I’ve written a couple of times about oranges and lemons, and what, according to Ruth Drew in her 1960’s book The Happy Housewife suggests you can do with them – apart from eating them of course! There are many recipes called St Clement’s this or that because of the children’s nursery rhyme about the bells of London churches, ‘Oranges and lemons say the bells of St Clement’s; according to Ruth the origin of the little song is ‘probably military. Church bells were rung in old times to muster townsfolk for battle.’
Here are a few more of Ruth’s handy hints for the fruit:
- a lemon will keep fresh for quite a time in a jar of cold water. Change the water every day.
- the flavour of stewed prunes is improved by a squeeze of lemon juice. Add this after cooking to avoid destroying the vitamin in the lemon juice.
- ‘lemon juice is one of the finest methods of adding pectin and acid in jam making.’ So says Mrs Arthur Webb. She adds ‘This is easily added in the proportion of 2 tablespoonfuls of lemon juice to 2 lbs of fruit for such things as marrow, pumpkin and rhubarb. Add before starting the cooking of the fruit.
- ‘And every day when I’ve been good, I get an orange after food.’ So wrote Robert Louis Stevenson. But nowadays children bad as well as good ought to have plenty of orange juice because it’s so rich in Vitamin C. So is the juice of lemons. Vitamin C is the one which helps to give a clear complexion and healthy gums and teeth.
- marks on marble can generally be shifted with lemon juice. Drop it on but leave it only a few minutes because it has a slightly solvent effect on the marble. Rinse with plenty of fresh water.
- To renew the gloss on lacquer surfaces, rub them with warm water containing a good squeeze of lemon juice. When dry finish by polishing with a chamois leather.
- Very slight scorch marks on linen sometimes yield to treatment with lemon juice. Rub on the juice and put the linen to dry in the direct rays of the sun.
Mrs Arthur Webb was a cookery writer from the 1930’s and 40’s; ‘Preserving’, ‘Farmhouse Cookery’, ‘War-time Cookery’, ‘Invalid Cooking: The Doctor in the Kitchen’ and ‘Mrs Arthur Webb’s Economical Cooking’ are some of her books. Mrs Arthur Webb (who never used her own first name) toured the country in her car in the 1930’s, writing columns for ‘Farmer’s Weekly’. At this time she also had a radio slot to gie cookery talks, for example, ” Meat from Stove to Table ‘ by Mrs. Arthur Webb: ‘ Pot Roasts ”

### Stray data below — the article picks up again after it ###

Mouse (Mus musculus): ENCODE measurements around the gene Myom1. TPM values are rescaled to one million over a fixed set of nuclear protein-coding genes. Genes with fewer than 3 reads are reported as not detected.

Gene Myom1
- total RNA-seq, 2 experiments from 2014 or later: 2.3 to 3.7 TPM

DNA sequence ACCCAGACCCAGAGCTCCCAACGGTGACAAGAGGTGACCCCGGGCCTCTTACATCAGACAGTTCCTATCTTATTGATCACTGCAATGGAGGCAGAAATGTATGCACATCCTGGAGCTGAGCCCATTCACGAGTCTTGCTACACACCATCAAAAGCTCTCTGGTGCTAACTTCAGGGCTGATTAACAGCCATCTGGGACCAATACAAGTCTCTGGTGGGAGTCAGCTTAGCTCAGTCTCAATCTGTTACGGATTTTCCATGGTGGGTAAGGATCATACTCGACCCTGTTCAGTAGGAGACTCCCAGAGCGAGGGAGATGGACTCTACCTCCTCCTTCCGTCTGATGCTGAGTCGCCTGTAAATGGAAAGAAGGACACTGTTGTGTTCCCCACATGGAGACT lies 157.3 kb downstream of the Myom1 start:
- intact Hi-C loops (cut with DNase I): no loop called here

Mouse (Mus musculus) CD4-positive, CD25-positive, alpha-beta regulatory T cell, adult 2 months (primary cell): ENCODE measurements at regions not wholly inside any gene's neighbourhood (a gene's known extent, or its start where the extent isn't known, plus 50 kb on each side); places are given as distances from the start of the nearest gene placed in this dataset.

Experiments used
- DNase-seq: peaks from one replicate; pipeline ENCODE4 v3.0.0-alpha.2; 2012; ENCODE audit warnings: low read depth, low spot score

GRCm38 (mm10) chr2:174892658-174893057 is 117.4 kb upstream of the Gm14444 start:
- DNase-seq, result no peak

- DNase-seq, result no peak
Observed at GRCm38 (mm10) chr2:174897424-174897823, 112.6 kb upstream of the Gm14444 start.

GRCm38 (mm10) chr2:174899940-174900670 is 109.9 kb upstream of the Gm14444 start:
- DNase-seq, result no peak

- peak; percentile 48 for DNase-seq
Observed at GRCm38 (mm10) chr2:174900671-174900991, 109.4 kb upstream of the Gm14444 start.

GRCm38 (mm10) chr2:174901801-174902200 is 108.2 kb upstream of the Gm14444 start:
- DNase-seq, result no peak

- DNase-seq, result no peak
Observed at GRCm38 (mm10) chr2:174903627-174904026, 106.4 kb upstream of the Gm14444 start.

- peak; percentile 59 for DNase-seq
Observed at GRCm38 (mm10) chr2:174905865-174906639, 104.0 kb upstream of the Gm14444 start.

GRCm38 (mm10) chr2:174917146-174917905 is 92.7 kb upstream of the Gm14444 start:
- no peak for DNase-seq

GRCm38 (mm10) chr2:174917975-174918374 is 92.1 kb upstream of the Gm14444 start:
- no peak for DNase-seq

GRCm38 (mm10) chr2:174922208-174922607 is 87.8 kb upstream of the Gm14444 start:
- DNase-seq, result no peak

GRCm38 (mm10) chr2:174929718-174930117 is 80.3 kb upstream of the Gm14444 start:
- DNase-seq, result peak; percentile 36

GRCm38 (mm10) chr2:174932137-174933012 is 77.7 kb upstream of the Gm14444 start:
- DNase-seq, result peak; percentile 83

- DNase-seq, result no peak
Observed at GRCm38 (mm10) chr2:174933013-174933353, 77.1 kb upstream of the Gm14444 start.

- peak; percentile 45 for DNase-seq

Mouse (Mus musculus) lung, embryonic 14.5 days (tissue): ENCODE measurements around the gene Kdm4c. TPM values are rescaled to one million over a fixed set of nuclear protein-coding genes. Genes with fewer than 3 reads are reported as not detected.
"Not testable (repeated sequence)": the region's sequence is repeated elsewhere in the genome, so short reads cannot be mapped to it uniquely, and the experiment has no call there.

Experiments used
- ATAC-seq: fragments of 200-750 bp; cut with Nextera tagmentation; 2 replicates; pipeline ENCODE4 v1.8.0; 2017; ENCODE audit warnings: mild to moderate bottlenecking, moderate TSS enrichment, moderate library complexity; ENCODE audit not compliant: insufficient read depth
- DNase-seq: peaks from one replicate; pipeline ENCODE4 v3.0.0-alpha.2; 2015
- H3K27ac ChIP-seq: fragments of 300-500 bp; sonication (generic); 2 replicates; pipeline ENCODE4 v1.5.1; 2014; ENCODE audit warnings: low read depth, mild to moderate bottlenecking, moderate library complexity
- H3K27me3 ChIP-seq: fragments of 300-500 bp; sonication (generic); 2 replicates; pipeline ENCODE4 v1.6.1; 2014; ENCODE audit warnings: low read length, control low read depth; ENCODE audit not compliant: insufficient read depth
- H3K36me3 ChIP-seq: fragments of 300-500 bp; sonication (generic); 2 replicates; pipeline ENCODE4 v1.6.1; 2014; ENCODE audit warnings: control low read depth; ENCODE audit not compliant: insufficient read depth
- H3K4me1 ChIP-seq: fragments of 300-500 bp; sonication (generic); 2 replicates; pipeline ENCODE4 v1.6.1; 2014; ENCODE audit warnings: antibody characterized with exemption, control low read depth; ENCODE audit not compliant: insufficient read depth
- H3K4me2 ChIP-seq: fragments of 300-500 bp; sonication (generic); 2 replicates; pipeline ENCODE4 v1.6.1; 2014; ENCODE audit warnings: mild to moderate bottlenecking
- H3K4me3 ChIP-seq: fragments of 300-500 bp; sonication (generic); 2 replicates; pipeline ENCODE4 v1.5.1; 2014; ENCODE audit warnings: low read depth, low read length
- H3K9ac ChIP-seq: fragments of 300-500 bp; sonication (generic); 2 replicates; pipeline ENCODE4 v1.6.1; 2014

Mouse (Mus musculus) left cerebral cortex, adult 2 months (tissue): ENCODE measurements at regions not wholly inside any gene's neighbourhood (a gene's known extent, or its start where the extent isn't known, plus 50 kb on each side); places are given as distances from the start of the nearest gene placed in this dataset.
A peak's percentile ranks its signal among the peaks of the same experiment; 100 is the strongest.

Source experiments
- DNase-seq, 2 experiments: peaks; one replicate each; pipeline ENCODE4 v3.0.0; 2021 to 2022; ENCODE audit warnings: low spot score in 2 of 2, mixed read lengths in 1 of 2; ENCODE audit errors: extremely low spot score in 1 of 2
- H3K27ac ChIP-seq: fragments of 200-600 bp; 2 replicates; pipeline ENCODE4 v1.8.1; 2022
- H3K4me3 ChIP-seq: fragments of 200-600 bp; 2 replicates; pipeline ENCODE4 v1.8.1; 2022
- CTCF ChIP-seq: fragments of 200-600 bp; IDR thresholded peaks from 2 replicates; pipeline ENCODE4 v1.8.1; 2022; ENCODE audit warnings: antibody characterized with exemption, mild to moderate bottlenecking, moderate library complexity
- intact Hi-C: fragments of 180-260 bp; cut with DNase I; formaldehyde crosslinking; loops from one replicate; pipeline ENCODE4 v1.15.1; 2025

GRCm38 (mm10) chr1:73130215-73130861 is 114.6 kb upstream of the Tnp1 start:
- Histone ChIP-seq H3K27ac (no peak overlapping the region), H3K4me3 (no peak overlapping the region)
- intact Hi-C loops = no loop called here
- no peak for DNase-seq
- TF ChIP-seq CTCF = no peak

There are so many healthy eating books around at the moment, so many suggesting that many ills can be ‘cured’ by eating the right food prepared in the right way, some people might think this a new idea. Mrs Arthur Webb was a head of the game with her ‘Invalid Cooking’ : “Food properly prepared and given to the invalid in the right quantities at the right time is of vital importance to build up strength and put the invalid on the road to health.” She understood how importance appearance was to tempt the appetite, attractive presentation, including the dishes on which the food was offered; she also was very firm in promoting scrupulous hygiene in the kitchen and the home. her recipes included the good old standbys of Victorian cooking for invalids, beef tea, jelly, broth, fish, vegetable and ‘restorative cordials’.
During the war, like many cookery writers, Mrs Arthur Webb had advice on how to be economical and cope with rationing; she suggested using a pressure cooker or three-tiered streamer to cook several things at the same time and so save fuel. Vegetables, meat and a pudding could all be cooked at once, and even a cake could be steamed; covered in a double layer of grease-proof paper, tied securely and steamed for one hour per pound of mixture was her instruction.
Apparently in the 1940’s the BBC were finding people who could speak on the radio, such as Alistair Cook and Sir Malcolm Sergeant; of Mrs Arthur Webb, a BBC official said that ‘once she would start talking without notes, have to be stopped with a hammer’!
Her is an interesting post which mentions Mrs Arthur Webb, and gives a delicious recipe too: